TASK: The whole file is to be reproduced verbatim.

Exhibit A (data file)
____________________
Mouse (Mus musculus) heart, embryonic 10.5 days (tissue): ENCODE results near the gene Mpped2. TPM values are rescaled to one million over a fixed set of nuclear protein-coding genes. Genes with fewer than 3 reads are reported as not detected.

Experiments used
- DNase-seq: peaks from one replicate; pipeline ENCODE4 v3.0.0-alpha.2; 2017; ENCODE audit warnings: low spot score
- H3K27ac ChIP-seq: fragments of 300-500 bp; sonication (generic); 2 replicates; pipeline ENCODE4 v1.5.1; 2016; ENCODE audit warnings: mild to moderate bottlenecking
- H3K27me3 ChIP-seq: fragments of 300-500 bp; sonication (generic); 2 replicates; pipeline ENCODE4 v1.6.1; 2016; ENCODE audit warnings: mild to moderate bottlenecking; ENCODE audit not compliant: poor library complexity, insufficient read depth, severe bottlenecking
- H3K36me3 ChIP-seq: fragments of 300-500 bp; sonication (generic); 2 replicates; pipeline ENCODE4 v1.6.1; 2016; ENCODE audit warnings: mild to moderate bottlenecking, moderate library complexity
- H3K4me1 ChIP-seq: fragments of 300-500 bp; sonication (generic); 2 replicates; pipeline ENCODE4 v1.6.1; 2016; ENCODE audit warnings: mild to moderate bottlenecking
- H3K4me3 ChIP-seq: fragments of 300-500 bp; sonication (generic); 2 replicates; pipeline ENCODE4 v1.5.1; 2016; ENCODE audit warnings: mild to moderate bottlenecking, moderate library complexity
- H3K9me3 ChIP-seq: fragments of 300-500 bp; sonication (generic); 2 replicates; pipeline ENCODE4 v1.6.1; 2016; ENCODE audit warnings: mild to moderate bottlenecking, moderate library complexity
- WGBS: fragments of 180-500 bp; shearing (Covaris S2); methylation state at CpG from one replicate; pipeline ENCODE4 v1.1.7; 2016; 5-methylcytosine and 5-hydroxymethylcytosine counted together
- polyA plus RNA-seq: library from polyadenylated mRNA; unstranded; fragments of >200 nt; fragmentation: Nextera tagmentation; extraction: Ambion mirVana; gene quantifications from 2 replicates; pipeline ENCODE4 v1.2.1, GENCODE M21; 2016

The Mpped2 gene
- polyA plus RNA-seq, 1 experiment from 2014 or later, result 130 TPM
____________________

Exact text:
Mouse (Mus musculus) heart, embryonic 10.5 days (tissue): ENCODE results near the gene Mpped2. TPM values are rescaled to one million over a fixed set of nuclear protein-coding genes. Genes with fewer than 3 reads are reported as not detected.

Experiments used
- DNase-seq: peaks from one replicate; pipeline ENCODE4 v3.0.0-alpha.2; 2017; ENCODE audit warnings: low spot score
- H3K27ac ChIP-seq: fragments of 300-500 bp; sonication (generic); 2 replicates; pipeline ENCODE4 v1.5.1; 2016; ENCODE audit warnings: mild to moderate bottlenecking
- H3K27me3 ChIP-seq: fragments of 300-500 bp; sonication (generic); 2 replicates; pipeline ENCODE4 v1.6.1; 2016; ENCODE audit warnings: mild to moderate bottlenecking; ENCODE audit not compliant: poor library complexity, insufficient read depth, severe bottlenecking
- H3K36me3 ChIP-seq: fragments of 300-500 bp; sonication (generic); 2 replicates; pipeline ENCODE4 v1.6.1; 2016; ENCODE audit warnings: mild to moderate bottlenecking, moderate library complexity
- H3K4me1 ChIP-seq: fragments of 300-500 bp; sonication (generic); 2 replicates; pipeline ENCODE4 v1.6.1; 2016; ENCODE audit warnings: mild to moderate bottlenecking
- H3K4me3 ChIP-seq: fragments of 300-500 bp; sonication (generic); 2 replicates; pipeline ENCODE4 v1.5.1; 2016; ENCODE audit warnings: mild to moderate bottlenecking, moderate library complexity
- H3K9me3 ChIP-seq: fragments of 300-500 bp; sonication (generic); 2 replicates; pipeline ENCODE4 v1.6.1; 2016; ENCODE audit warnings: mild to moderate bottlenecking, moderate library complexity
- WGBS: fragments of 180-500 bp; shearing (Covaris S2); methylation state at CpG from one replicate; pipeline ENCODE4 v1.1.7; 2016; 5-methylcytosine and 5-hydroxymethylcytosine counted together
- polyA plus RNA-seq: library from polyadenylated mRNA; unstranded; fragments of >200 nt; fragmentation: Nextera tagmentation; extraction: Ambion mirVana; gene quantifications from 2 replicates; pipeline ENCODE4 v1.2.1, GENCODE M21; 2016

The Mpped2 gene
- polyA plus RNA-seq, 1 experiment from 2014 or later, result 130 TPM